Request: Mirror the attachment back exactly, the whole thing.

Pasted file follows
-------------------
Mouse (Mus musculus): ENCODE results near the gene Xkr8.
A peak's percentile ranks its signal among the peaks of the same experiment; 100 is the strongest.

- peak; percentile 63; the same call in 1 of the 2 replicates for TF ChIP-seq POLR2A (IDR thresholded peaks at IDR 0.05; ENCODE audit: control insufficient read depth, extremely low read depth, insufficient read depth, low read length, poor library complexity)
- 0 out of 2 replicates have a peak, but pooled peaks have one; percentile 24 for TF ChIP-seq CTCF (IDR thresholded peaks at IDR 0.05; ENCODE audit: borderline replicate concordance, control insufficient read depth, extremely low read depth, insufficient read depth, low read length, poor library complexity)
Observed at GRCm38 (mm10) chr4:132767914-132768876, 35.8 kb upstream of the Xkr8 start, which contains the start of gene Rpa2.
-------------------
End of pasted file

Mouse (Mus musculus): ENCODE results near the gene Xkr8.
A peak's percentile ranks its signal among the peaks of the same experiment; 100 is the strongest.

- peak; percentile 63; the same call in 1 of the 2 replicates for TF ChIP-seq POLR2A (IDR thresholded peaks at IDR 0.05; ENCODE audit: control insufficient read depth, extremely low read depth, insufficient read depth, low read length, poor library complexity)
- 0 out of 2 replicates have a peak, but pooled peaks have one; percentile 24 for TF ChIP-seq CTCF (IDR thresholded peaks at IDR 0.05; ENCODE audit: borderline replicate concordance, control insufficient read depth, extremely low read depth, insufficient read depth, low read length, poor library complexity)
Observed at GRCm38 (mm10) chr4:132767914-132768876, 35.8 kb upstream of the Xkr8 start, which contains the start of gene Rpa2.